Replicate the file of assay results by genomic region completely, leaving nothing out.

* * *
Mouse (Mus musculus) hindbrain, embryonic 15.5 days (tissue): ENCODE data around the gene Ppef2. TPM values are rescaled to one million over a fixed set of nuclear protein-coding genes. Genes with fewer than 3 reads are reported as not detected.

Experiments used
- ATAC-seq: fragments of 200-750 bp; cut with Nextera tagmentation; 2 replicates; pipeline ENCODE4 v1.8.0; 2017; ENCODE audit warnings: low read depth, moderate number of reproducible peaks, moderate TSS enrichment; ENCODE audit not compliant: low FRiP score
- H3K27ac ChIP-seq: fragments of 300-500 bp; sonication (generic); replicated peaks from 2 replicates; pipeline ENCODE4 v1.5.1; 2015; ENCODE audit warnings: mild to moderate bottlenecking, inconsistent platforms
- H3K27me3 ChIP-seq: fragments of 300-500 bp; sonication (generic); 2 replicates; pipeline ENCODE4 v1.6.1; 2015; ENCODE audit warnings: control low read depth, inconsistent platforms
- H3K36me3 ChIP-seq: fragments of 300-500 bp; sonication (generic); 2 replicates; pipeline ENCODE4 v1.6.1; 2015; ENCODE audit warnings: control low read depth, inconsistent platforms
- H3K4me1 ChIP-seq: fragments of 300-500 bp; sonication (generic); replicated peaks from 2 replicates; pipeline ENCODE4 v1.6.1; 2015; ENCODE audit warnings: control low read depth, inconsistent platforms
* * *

Mouse (Mus musculus) hindbrain, embryonic 15.5 days (tissue): ENCODE data around the gene Ppef2. TPM values are rescaled to one million over a fixed set of nuclear protein-coding genes. Genes with fewer than 3 reads are reported as not detected.

Experiments used
- ATAC-seq: fragments of 200-750 bp; cut with Nextera tagmentation; 2 replicates; pipeline ENCODE4 v1.8.0; 2017; ENCODE audit warnings: low read depth, moderate number of reproducible peaks, moderate TSS enrichment; ENCODE audit not compliant: low FRiP score
- H3K27ac ChIP-seq: fragments of 300-500 bp; sonication (generic); replicated peaks from 2 replicates; pipeline ENCODE4 v1.5.1; 2015; ENCODE audit warnings: mild to moderate bottlenecking, inconsistent platforms
- H3K27me3 ChIP-seq: fragments of 300-500 bp; sonication (generic); 2 replicates; pipeline ENCODE4 v1.6.1; 2015; ENCODE audit warnings: control low read depth, inconsistent platforms
- H3K36me3 ChIP-seq: fragments of 300-500 bp; sonication (generic); 2 replicates; pipeline ENCODE4 v1.6.1; 2015; ENCODE audit warnings: control low read depth, inconsistent platforms
- H3K4me1 ChIP-seq: fragments of 300-500 bp; sonication (generic); replicated peaks from 2 replicates; pipeline ENCODE4 v1.6.1; 2015; ENCODE audit warnings: control low read depth, inconsistent platforms